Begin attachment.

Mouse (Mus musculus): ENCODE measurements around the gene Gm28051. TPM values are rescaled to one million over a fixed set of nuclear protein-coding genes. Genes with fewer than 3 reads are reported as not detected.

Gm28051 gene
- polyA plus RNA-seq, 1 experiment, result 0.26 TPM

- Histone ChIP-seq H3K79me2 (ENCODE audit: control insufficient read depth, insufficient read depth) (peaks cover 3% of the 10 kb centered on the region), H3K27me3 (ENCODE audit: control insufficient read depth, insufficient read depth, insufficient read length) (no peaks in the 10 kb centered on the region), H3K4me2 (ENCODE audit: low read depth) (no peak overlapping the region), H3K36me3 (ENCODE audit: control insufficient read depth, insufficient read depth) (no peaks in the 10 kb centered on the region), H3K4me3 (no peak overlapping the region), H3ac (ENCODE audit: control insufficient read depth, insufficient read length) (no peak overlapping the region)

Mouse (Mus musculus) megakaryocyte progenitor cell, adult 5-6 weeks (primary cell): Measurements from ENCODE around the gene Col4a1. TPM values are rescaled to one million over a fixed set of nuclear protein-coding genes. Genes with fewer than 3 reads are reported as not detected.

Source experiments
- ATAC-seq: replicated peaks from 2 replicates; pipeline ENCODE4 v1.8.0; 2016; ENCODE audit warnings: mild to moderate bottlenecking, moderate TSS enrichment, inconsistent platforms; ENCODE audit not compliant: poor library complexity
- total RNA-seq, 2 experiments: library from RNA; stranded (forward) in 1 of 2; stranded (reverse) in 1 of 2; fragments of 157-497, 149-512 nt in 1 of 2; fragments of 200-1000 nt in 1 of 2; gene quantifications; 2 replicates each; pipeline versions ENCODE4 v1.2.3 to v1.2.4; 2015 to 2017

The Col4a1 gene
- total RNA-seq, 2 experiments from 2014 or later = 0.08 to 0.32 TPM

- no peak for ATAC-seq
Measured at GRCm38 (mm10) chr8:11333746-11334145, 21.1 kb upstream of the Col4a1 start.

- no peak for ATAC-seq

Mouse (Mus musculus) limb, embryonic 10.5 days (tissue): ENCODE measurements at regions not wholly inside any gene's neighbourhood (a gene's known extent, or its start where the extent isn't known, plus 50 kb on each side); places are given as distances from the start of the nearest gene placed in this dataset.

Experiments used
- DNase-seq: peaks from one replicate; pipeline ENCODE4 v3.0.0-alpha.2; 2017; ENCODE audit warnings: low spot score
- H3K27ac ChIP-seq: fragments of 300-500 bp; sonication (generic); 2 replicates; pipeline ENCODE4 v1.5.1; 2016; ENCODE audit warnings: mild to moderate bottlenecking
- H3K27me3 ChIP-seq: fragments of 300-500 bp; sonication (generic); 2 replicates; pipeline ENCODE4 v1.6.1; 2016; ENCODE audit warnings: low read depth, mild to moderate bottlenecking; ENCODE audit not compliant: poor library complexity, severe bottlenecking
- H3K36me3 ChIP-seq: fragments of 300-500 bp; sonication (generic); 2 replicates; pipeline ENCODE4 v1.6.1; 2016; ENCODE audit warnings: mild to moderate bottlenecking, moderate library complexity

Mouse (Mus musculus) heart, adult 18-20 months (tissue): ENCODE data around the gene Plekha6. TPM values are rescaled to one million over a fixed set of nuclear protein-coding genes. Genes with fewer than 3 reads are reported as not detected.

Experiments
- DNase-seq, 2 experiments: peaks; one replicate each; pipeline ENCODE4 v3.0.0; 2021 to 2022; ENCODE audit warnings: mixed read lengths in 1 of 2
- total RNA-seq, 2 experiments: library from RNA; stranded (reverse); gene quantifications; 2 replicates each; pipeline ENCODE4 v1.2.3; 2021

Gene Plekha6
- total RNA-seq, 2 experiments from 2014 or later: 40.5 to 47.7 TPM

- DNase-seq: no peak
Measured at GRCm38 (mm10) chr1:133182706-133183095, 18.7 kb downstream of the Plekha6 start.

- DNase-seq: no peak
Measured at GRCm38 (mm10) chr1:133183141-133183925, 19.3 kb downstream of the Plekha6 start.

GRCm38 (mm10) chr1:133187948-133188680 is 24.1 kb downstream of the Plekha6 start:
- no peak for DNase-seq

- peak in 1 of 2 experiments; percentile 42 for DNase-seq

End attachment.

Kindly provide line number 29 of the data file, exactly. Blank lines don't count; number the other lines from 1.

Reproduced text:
Measured at GRCm38 (mm10) chr1:133183141-133183925, 19.3 kb downstream of the Plekha6 start.